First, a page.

Implied Energy and Movement in Sculpture

Implied energy and movement were also part of the research discourse for The Gyroid Head, and specifically how 'space' could be freshly defined within the reading of sculptural form. The reading of implied movement in sculpture has been a longstanding issue for scholarly interpretaIon of sculpture, whether one is contemplaIng a Bernini, Rodin or Deacon, etc.

DAVID. 1623, Bernini. THE KISS. 1904, Rodin. LAOCOON. 1996, Deacon.

DAVID. 1623, Bernini. THE KISS. 1904, Rodin. LAOCOON. 1996, Deacon.

Early findings of this process is a sculpture, The Gyroid Head, that explores notions of geometry and movement within the context of the human head. It extends our knowledge of how Arts and Sciences can work in partnership, breaking down barriers and enabling creative synergies that exist within knowledge fields, usually the sole domain of specific Departments of LU. In addition, this process references historical examples of how artists have been fascinated by the Sciences, and how the Sciences can be reinterpreted through collaborative practices. An example being the “Intersections: Henry Moore and Stringed Surfaces, Science Museum exhibition in London, March to May 2012.

During the 1930’s, Moore visited the Science Museum in London on several occasions. He was influenced by the mathematical string models, which are still on display at the Science Museum today. Surrealists, such as Man Ray were also influenced by mathematical objects, which often recalled the human figure. Importantly, they could be viewed from all sides and no two sides were alike.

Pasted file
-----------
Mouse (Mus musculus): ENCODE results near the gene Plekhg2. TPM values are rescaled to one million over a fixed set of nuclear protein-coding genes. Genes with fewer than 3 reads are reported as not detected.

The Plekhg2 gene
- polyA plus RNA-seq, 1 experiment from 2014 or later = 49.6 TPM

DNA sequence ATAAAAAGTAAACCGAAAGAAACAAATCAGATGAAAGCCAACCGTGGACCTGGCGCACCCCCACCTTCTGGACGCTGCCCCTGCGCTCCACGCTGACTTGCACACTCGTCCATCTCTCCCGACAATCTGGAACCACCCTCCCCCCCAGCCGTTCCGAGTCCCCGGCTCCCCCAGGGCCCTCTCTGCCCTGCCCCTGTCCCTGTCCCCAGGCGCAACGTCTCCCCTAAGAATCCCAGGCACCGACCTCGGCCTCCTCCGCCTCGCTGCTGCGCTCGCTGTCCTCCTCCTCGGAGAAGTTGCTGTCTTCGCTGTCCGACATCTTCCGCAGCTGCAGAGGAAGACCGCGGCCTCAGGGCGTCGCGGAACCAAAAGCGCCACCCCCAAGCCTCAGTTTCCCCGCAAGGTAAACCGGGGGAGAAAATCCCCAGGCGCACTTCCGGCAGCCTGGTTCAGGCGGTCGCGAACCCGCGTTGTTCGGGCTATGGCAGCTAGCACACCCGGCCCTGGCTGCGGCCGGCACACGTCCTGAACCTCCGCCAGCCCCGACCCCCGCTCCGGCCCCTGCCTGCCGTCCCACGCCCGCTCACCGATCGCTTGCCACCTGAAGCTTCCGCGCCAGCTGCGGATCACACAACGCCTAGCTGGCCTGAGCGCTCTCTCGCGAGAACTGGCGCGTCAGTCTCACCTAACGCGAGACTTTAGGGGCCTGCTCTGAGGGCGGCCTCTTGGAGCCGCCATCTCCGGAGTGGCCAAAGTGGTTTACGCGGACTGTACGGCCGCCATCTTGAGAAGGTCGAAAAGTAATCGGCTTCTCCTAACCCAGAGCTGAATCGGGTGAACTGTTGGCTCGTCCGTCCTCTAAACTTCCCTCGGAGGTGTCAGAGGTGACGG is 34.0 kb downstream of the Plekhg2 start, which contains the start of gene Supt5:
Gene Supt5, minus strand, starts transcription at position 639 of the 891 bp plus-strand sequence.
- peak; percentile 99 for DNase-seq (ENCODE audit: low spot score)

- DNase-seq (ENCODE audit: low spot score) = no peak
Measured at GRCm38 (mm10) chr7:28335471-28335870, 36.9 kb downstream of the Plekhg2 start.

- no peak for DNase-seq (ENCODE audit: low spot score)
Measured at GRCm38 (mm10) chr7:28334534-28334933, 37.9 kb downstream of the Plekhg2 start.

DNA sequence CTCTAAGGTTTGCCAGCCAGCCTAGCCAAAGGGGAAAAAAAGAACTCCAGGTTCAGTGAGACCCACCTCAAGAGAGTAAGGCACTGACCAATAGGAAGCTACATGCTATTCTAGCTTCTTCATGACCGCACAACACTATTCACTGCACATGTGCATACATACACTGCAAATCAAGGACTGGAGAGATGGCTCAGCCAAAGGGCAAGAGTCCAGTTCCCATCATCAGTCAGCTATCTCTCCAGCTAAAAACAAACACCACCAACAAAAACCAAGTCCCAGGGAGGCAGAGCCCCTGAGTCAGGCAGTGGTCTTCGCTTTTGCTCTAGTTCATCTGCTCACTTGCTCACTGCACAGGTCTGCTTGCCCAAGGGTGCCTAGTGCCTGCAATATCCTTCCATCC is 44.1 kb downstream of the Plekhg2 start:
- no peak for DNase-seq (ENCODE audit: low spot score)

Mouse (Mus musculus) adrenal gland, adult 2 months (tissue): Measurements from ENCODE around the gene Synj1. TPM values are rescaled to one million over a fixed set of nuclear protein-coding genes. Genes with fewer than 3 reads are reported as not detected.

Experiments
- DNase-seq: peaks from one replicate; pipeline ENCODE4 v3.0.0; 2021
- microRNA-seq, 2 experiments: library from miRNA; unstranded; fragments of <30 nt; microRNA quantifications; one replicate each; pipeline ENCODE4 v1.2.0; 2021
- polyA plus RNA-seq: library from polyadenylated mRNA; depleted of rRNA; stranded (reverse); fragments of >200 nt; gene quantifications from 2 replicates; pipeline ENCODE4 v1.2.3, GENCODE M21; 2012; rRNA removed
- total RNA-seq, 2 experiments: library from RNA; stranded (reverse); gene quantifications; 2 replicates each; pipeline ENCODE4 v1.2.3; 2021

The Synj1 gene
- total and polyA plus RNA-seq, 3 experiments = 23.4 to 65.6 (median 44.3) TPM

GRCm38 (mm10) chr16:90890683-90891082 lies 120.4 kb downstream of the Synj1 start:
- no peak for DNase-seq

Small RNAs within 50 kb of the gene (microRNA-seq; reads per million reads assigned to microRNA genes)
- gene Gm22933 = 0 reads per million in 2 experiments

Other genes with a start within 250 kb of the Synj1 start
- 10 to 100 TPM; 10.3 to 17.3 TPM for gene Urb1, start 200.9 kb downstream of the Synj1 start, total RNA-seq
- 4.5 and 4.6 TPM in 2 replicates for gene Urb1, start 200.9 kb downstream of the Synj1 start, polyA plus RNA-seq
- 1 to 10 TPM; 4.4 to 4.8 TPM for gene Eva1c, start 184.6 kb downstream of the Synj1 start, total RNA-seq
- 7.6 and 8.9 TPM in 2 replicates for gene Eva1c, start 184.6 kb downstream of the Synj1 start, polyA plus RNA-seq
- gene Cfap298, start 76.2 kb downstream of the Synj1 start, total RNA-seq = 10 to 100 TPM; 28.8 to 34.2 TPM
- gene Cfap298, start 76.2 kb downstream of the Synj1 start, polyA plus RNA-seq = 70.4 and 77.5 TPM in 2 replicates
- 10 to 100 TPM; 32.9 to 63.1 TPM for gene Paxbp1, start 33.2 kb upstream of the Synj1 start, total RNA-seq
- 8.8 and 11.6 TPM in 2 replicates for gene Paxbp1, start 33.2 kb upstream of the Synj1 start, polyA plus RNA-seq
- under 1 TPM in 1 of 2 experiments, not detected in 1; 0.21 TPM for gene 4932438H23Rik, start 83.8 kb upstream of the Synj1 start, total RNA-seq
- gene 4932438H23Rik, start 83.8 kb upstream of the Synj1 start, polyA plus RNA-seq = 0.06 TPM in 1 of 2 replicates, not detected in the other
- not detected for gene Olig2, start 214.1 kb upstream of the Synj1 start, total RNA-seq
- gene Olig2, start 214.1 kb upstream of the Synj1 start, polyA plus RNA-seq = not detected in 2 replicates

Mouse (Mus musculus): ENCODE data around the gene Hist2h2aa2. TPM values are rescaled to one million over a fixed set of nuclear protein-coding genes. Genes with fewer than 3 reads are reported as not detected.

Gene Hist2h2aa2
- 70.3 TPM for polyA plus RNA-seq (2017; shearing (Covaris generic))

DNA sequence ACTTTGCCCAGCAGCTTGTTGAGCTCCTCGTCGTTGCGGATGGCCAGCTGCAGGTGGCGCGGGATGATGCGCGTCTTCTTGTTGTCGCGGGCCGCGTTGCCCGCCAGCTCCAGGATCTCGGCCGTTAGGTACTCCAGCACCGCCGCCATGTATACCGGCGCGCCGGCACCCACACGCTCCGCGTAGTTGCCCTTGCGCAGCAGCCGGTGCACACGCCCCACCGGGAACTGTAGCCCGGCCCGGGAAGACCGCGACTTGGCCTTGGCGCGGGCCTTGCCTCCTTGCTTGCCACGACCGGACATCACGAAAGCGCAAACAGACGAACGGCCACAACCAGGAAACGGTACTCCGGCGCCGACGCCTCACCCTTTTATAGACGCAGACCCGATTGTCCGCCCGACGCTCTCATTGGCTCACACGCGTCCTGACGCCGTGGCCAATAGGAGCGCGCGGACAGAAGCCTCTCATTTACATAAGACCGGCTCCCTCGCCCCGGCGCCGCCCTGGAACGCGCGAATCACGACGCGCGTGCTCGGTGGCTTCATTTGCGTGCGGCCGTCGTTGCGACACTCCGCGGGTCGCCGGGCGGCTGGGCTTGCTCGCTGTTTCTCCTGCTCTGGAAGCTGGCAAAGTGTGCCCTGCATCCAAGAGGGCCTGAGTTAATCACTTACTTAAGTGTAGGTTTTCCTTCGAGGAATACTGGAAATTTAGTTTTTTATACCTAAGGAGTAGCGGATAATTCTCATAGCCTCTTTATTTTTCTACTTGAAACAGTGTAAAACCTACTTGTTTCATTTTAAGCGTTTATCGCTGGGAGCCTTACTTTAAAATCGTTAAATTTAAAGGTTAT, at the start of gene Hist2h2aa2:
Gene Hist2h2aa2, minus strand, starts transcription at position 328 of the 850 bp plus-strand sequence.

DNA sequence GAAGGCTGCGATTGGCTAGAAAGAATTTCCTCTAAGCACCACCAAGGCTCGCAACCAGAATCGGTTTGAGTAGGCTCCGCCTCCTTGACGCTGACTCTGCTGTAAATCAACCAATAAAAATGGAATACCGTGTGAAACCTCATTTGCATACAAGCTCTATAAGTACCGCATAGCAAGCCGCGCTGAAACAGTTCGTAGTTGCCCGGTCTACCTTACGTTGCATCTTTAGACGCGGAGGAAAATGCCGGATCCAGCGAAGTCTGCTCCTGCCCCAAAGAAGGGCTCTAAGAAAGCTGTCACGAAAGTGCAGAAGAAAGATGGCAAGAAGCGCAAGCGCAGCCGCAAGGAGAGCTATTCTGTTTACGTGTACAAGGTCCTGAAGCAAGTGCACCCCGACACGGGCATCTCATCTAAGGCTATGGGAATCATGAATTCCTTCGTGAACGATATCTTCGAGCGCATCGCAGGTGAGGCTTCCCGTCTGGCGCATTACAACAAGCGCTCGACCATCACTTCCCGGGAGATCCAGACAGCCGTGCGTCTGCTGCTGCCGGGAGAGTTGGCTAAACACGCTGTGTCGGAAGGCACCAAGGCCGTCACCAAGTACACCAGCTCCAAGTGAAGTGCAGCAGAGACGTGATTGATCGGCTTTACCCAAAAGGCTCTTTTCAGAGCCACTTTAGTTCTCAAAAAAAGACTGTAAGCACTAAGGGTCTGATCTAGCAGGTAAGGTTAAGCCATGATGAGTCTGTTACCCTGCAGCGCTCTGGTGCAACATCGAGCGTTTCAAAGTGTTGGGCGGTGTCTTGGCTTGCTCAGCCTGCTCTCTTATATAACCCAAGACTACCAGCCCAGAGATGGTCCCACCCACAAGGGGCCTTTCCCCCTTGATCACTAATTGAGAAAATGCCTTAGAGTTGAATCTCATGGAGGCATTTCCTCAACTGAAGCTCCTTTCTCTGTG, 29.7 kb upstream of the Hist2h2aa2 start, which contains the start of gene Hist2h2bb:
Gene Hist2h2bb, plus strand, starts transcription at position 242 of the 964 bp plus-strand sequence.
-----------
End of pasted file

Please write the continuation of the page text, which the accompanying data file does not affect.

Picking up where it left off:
The concept of movement is also explored by the IDT and specifically Shaw and Price, using the MoIon Capture suite in the Design School and collaborating with athletes on carefully choreographed movements intrinsic to specific athletic field events. The discuss, shot and hammer have been analysed through MOCAP into 3D CAD software, which has produced a range of interesting ways of interpreIng movement, and particularly human explosive power.

From the outset of this project, I was interested in how aspects of this project could link the historical legacy of Loughborough University Sports Sciences with London 2012. The success of this multi-discourse approach to research means that high profile sportsmen/women associated with LU can also be 'scanned' and their 'heads' presented as part of a series of tributes to LU’s association with sporting prowess, defined via the collusion of Arts & Science collaboration. Suggestions were Lord Coe, Sir Clive Woodward, Bob Wilson, Steve Backley, etc. This aim was part of the original submission; it was important to maintain a focus on this aspect of linking LU Sports Sciences to a global culture, via London 2012.